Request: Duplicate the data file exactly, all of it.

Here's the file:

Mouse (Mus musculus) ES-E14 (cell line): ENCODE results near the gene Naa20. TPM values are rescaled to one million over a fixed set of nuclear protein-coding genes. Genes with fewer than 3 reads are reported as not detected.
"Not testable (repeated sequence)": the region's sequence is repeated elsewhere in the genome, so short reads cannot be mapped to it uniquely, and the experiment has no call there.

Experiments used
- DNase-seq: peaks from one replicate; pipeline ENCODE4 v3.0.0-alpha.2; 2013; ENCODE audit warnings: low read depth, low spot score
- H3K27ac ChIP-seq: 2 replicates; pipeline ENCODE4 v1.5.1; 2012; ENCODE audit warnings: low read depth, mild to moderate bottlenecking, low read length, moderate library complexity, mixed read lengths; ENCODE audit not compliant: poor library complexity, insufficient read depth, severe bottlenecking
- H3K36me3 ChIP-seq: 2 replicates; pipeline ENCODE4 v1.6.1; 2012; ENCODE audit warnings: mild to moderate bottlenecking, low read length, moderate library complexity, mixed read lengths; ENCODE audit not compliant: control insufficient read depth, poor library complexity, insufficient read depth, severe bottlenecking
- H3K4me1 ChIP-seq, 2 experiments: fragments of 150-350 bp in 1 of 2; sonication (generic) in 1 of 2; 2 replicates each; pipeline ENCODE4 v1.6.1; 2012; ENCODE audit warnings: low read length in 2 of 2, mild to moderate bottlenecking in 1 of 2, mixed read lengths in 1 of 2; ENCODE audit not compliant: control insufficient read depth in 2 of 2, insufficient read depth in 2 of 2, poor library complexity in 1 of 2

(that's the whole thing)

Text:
Mouse (Mus musculus) ES-E14 (cell line): ENCODE results near the gene Naa20. TPM values are rescaled to one million over a fixed set of nuclear protein-coding genes. Genes with fewer than 3 reads are reported as not detected.
"Not testable (repeated sequence)": the region's sequence is repeated elsewhere in the genome, so short reads cannot be mapped to it uniquely, and the experiment has no call there.

Experiments used
- DNase-seq: peaks from one replicate; pipeline ENCODE4 v3.0.0-alpha.2; 2013; ENCODE audit warnings: low read depth, low spot score
- H3K27ac ChIP-seq: 2 replicates; pipeline ENCODE4 v1.5.1; 2012; ENCODE audit warnings: low read depth, mild to moderate bottlenecking, low read length, moderate library complexity, mixed read lengths; ENCODE audit not compliant: poor library complexity, insufficient read depth, severe bottlenecking
- H3K36me3 ChIP-seq: 2 replicates; pipeline ENCODE4 v1.6.1; 2012; ENCODE audit warnings: mild to moderate bottlenecking, low read length, moderate library complexity, mixed read lengths; ENCODE audit not compliant: control insufficient read depth, poor library complexity, insufficient read depth, severe bottlenecking
- H3K4me1 ChIP-seq, 2 experiments: fragments of 150-350 bp in 1 of 2; sonication (generic) in 1 of 2; 2 replicates each; pipeline ENCODE4 v1.6.1; 2012; ENCODE audit warnings: low read length in 2 of 2, mild to moderate bottlenecking in 1 of 2, mixed read lengths in 1 of 2; ENCODE audit not compliant: control insufficient read depth in 2 of 2, insufficient read depth in 2 of 2, poor library complexity in 1 of 2